My theologian chum Dr Larry Chapp has recently been blogging on Vatican II. What he’s saying rings bells for the Plenary Council.
Larry points out that the Church spent its first millennium working out the nature of Christ. It spent the next millennium working out the nature of the Church, especially after the Reformation.
So now in the third millennium, we have to bring Christology and ecclesiology together, because we have to work out how to engage with – and save – a toxic post-religious world.
The fathers of Vatican II underestimated the dry rot that had built up the Church which was waiting to catch fire. But they also underestimated just how poisonous our modern secular culture was.
I think our Plenary Council contributors have a better idea of the rot now. But the danger – as Bishop Columba Macbeth-Green pointed out – continues in our love affair with professional Catholicism and middle-class comfort.
Archbishop Mark Coleridge noted recently (Catholic Weekly, 3 October) that there’s been a lack of trust in the Plenary Council process in its early stages.
He’s right. It’s been hard to trust the Plenary Council process. That’s because in the past too many of us have seen similar processes manipulated by professional Catholics.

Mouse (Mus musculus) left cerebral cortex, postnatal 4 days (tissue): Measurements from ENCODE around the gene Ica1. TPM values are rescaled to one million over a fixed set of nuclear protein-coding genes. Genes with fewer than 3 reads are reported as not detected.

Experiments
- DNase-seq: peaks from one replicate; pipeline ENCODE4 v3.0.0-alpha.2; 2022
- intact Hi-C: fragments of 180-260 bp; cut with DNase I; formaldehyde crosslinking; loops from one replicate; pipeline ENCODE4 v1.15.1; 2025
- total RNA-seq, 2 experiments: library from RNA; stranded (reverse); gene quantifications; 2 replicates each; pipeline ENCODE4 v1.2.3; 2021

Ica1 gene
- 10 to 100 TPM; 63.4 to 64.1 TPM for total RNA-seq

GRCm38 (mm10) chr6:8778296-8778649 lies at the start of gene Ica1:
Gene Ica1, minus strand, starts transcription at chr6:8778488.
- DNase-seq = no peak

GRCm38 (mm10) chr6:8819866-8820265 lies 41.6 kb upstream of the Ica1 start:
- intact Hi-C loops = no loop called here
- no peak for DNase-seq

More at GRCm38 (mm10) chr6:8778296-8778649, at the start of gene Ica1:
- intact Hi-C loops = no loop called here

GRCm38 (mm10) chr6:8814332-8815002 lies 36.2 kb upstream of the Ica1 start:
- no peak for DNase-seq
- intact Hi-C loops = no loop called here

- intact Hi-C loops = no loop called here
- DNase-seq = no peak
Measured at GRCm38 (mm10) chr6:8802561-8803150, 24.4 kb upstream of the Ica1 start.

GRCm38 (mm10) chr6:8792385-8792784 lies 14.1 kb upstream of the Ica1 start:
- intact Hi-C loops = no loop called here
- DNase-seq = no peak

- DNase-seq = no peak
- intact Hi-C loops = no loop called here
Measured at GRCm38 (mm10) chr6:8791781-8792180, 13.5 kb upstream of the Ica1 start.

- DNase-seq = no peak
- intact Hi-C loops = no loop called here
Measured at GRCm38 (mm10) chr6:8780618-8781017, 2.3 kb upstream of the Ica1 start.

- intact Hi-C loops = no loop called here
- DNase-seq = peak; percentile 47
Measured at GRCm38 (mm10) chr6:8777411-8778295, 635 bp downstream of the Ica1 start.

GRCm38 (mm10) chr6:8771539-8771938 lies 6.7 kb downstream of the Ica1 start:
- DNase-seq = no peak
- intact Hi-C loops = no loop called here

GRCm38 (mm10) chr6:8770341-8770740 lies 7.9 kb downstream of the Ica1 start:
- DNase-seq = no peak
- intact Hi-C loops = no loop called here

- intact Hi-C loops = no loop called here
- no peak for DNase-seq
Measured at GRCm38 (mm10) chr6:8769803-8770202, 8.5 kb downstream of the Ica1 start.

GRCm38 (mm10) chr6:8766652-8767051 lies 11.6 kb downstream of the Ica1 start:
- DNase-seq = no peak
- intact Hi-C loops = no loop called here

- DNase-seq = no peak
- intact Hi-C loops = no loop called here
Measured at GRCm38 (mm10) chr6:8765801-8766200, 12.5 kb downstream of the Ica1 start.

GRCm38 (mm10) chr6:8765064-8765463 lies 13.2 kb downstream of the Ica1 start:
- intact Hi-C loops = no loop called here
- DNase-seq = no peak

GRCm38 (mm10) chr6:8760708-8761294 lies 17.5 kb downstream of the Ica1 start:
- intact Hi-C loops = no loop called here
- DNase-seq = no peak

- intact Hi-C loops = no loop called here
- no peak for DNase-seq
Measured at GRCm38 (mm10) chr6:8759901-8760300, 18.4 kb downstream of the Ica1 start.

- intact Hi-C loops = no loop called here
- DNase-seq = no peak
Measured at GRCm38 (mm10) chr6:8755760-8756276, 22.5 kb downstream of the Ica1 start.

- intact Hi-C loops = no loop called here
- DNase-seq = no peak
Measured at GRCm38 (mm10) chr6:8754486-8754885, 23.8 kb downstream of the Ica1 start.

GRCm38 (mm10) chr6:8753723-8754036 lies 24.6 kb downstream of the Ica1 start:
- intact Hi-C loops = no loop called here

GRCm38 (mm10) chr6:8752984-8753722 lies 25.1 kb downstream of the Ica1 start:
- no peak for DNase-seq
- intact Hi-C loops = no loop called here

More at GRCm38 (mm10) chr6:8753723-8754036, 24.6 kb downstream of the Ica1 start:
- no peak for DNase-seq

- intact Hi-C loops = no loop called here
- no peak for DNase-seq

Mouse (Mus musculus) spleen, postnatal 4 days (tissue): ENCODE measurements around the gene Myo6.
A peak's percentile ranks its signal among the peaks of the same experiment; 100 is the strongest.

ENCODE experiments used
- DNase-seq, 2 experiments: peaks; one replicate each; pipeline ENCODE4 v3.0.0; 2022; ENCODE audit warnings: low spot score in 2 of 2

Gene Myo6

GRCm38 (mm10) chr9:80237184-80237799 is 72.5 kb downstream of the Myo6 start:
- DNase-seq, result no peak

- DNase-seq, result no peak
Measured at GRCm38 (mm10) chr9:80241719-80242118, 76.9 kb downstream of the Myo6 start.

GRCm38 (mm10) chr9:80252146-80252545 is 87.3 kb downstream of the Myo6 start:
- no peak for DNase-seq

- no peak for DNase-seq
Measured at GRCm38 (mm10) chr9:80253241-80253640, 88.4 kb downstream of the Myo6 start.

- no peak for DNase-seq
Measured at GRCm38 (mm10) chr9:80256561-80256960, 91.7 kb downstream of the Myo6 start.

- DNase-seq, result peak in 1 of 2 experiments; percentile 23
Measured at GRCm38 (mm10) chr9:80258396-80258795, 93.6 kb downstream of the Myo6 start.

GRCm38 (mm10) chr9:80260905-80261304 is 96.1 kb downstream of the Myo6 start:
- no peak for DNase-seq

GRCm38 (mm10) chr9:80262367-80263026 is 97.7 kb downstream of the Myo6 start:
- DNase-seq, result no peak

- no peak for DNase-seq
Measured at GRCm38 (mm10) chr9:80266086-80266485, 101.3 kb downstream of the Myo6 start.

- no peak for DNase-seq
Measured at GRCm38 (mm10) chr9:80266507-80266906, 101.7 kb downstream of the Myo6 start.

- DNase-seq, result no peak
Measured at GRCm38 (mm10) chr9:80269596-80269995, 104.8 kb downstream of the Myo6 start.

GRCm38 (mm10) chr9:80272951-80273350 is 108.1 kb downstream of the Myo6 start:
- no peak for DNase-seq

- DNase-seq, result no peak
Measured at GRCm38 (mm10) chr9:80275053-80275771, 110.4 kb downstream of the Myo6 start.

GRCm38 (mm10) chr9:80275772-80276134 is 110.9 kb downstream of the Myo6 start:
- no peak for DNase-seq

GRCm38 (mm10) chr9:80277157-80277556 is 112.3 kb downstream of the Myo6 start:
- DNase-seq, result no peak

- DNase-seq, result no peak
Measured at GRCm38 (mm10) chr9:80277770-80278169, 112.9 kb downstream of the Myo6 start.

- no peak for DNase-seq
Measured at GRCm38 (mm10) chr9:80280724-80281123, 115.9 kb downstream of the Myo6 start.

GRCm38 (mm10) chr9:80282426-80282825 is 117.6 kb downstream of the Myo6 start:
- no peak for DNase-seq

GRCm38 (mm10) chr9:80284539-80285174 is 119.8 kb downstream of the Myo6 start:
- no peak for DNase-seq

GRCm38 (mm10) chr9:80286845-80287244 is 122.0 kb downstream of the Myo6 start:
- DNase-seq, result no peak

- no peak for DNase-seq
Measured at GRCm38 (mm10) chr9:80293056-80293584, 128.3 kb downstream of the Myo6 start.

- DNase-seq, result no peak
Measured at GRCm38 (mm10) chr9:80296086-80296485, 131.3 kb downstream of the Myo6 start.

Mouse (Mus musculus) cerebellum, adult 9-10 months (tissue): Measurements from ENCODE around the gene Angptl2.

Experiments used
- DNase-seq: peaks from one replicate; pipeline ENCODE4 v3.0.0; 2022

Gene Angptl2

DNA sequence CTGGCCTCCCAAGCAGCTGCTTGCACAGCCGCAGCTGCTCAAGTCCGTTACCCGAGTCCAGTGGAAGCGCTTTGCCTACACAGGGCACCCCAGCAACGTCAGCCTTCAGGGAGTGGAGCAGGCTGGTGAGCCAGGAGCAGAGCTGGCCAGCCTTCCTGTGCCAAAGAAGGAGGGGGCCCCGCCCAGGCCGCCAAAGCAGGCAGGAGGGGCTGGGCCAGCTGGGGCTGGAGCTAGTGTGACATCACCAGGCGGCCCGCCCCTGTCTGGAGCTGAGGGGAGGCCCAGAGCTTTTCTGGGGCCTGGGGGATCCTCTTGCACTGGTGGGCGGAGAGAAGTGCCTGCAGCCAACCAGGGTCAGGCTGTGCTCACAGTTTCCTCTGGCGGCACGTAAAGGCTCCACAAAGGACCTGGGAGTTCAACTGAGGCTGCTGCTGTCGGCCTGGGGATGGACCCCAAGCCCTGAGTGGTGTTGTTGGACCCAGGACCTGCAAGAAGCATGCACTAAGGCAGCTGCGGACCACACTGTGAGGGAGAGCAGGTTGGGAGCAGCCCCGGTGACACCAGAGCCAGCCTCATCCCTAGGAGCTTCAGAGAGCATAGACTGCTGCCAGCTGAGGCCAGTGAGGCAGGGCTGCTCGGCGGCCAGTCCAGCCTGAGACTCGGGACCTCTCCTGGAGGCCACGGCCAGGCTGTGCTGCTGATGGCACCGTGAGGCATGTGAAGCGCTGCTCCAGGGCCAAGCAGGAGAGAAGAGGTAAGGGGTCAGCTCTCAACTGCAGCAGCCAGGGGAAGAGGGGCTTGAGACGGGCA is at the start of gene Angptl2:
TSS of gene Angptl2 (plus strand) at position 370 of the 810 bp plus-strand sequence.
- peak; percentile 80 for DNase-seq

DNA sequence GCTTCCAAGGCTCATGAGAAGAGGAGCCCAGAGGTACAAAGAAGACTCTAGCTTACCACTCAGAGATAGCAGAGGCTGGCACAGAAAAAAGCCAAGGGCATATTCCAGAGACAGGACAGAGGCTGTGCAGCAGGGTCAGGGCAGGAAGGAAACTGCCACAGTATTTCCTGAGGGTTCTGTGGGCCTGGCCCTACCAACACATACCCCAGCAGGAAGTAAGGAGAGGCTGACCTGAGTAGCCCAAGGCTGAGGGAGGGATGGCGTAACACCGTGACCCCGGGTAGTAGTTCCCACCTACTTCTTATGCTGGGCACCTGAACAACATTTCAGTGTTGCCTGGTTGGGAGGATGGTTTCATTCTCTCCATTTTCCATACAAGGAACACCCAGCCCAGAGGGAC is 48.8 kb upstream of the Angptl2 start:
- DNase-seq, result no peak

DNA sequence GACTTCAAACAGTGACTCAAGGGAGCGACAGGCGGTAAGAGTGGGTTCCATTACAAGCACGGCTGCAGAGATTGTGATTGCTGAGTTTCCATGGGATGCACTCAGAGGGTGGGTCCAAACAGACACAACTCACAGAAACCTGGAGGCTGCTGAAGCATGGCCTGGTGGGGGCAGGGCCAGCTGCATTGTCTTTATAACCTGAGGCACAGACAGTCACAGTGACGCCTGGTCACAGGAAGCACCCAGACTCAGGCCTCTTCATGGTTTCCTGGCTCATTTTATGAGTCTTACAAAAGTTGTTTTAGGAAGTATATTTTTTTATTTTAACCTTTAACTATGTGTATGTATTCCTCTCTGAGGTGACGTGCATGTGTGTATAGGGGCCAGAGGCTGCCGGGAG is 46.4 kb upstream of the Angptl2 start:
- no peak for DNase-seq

Their ‘findings’ have usually been carefully curated to present one view only. This view inevitably involved women’s ordination, married clergy, contraception, divorce and remarriage, and whatever other currently fashionable minority issues could be squeezed in.
I’m hoping the Plenary Council takes its opportunity to end our soul-destroying love affair with middle class comfort. It’s like the Borg in Star Trek – there is no compromise; no middle ground, and no, you don’t get to keep your identity separate. You merge, or you die.
The Church exists to save the world – but it only saves the world by being different from it. You don’t save a drowning man by impersonating a large body of water.
We can all lament the awful purgation that the Church has experienced in Australia – popular scorn, clerical sexual crimes, hateful anti-life legislation, and the alienation of 90% of our nominal Catholics from most of the sacraments.
But until we wake up from our dream of blending in effortlessly with the secular world, this is going to keep happening.
Yes, this has all been painful. It’s going to continue to be painful. But like Larry says: ‘Seen in this light, the Lamb’s “wrath” is nothing more than the searing scorch of God’s bottomless love.’